It would be too obvious to say Judge Mike Pinsky tells you to read this review or die.
"Ugh, we have to go through that jungle of books again."—Anita
Inspiration is a funny thing. Coleridge was inspired by opium dreams to write "Kubla Khan." Euclid was inspired by a nice, hot bath.
But if I were Hideyuki Kurata, I'd stop bragging that my inspiration for R.O.D. The TV was the Charlie's Angels movie. Any television series so devoted to bibliomania should at least take credit for something better.
A little over a year ago, you might have read my review of the anime OAV Read Or Die. You might recall that I enjoyed it, even if it was fairly silly and about as deep as a Dick and Jane reader. Apparently, I was not the only one who liked it. Read Or Die has turned into quite a little franchise. Following the lively animated adventures of Yomiko Readman, secret agent and master of paper, there have been manga and novels to flesh out the world we learned too little about in the three-part OAV. Creator Hideyuki Kurata added to this world of mad book collectors and magical "paper masters" with a manga series called Read or Dream, about three sisters and their wacky detective agency.
R.O.D. The TV (Kurata is deliberately evasive about what the D stands for this time out) combines the two series for a 26-episode romp. When mousy novelist Nenene Sumiregawa (from the Read Or Die manga) comes to Hong Kong, her literary editor hires the Three Sisters Detective Agency to serve as bodyguards. Bubbleheaded Michelle digs Harry Potter; depressed Maggie prefers Hemingway. Bratty little Anita hates books altogether.
Named evidently after the three stars of the Hong Kong actioner The Heroic Trio, these teens are all Paper Masters, gifted with the ability to shape paper into anything from tools to weapons to animals. They also have a tendency to cause lots of unnecessary property damage, as they rescue Nenene from a pair of deranged hack writers in the first episode.
Sure enough, the Paper Sisters move into Nenene's Tokyo apartment, setting the stage for the traditional wacky domestic hijinks. Meanwhile, Nenene suffers writer's block and broods over her best friend, Yomiko Readman, who mysteriously vanished several years ago. Does Joker, Yomiko's old boss from the British Library, have a clue where she is? And what sort of sneaky business is he up to anyway?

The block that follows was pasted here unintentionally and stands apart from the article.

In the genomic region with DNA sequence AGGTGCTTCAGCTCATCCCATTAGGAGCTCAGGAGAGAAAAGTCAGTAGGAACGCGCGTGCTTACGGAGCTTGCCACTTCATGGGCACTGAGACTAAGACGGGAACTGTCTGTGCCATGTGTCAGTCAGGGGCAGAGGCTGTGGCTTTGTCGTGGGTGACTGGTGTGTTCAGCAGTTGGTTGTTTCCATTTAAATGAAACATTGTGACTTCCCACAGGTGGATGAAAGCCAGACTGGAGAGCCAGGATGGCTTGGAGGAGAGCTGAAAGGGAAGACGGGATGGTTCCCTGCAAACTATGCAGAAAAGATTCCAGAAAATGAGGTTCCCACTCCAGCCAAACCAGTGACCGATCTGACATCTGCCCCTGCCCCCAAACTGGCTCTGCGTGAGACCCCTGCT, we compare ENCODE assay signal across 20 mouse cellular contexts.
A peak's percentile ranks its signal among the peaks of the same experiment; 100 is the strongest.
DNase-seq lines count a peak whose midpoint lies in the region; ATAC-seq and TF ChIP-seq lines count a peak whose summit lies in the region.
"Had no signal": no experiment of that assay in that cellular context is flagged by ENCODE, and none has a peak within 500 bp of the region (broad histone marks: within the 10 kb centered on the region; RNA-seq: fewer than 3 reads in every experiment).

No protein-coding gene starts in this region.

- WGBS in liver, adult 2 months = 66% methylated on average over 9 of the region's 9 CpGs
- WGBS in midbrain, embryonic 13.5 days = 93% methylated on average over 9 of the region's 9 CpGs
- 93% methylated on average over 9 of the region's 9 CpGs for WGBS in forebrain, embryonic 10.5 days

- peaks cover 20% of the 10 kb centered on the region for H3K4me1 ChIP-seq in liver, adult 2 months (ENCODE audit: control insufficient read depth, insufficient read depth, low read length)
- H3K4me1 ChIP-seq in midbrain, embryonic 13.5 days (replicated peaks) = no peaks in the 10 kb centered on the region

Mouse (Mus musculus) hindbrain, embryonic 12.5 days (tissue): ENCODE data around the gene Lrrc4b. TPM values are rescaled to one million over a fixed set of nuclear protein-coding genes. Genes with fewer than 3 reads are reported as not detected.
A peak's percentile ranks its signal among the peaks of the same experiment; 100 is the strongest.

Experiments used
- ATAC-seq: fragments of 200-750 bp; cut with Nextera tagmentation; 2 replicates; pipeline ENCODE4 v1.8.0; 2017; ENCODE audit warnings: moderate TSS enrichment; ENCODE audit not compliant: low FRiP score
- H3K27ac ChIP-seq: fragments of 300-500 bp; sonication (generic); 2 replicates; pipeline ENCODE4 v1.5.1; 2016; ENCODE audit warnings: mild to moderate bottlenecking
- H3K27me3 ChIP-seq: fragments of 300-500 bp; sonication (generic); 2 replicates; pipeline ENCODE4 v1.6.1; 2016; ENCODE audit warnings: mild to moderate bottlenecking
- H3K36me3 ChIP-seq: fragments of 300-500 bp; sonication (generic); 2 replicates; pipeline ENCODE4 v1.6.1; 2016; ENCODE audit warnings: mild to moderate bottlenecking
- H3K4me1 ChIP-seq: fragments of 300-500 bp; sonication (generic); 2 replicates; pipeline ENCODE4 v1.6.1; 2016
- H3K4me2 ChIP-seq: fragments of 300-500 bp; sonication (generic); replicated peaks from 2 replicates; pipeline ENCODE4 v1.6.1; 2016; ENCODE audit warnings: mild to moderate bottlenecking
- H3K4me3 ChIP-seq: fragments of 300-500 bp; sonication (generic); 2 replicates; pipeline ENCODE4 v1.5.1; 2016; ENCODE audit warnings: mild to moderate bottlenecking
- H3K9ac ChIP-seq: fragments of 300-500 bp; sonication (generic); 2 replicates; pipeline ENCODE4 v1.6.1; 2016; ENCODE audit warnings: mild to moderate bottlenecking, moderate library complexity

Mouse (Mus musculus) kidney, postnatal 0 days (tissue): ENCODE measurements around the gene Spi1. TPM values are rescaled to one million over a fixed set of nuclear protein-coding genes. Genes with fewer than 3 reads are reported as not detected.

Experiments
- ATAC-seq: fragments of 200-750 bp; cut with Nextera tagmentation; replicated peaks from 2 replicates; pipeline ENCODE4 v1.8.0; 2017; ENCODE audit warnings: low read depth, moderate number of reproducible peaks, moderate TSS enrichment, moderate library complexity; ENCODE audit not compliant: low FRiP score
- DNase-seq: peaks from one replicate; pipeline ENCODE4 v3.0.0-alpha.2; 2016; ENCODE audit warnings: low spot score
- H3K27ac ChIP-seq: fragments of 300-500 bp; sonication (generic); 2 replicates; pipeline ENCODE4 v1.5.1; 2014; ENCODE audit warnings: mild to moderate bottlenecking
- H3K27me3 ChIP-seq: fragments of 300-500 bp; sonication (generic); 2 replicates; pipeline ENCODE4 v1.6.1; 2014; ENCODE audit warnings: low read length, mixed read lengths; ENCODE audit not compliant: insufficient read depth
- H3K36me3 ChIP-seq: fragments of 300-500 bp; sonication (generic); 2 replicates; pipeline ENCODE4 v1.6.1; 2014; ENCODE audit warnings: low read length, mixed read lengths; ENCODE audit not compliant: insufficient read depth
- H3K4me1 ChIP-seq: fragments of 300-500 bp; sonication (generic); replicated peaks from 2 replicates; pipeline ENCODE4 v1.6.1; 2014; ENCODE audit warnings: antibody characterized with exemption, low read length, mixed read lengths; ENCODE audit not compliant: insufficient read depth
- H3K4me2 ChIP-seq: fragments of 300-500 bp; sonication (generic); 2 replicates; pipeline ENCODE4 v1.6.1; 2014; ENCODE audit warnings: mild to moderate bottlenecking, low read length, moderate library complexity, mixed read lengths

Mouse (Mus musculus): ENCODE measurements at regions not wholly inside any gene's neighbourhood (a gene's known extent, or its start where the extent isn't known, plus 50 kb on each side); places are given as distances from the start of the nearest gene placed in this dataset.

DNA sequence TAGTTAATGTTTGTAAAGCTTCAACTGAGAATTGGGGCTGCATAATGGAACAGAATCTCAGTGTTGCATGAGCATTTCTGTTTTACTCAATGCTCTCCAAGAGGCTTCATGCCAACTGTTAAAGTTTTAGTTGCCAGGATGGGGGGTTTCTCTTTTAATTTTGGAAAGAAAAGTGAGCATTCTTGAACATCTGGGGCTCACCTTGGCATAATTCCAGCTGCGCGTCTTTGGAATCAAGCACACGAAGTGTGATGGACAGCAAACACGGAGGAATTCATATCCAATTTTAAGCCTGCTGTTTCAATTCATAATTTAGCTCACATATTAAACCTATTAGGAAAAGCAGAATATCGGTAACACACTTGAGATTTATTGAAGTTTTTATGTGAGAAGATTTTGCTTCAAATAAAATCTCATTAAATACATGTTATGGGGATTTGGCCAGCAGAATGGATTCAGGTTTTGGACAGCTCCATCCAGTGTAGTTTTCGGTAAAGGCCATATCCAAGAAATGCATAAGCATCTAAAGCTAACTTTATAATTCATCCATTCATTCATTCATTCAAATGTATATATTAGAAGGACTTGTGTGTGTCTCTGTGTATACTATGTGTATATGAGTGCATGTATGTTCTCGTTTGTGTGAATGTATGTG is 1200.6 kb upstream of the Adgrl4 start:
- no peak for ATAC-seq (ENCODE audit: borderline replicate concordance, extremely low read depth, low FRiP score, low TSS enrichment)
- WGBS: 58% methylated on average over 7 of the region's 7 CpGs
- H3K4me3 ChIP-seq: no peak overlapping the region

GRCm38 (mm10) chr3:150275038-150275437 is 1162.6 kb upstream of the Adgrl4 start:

You will not learn much about that in these first four episodes of R.O.D. The TV. Even the commentary track for episode one, with Kevin Chu, Jonathan Klein, and Taliesin Jaffe from the American production team, does not offer much help, although the participants seem to be having a good time.
The breathless ride that was the original OAV has been replaced here by more character-driven humor. Of course, the first few episodes are setting up the premise, so the action comes only in short bursts. The characters so far do not seem like retreads, and Kurata strikes a solid balance between the humor and an attempt to ground the R.O.D. world into something resembling reality. And when we do get action—like the wild climax of episode one, where the sisters save a hijacked airliner with a giant paper phoenix—it is clever and well directed by OAV helmer Koji Masunari.
It is always hard to tell how a series like this is going to pay off, but judging from these first chapters, R.O.D. The TV is what the publishing trade would call a page-turner.
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• Audio Commentary by Members of the US Production Team
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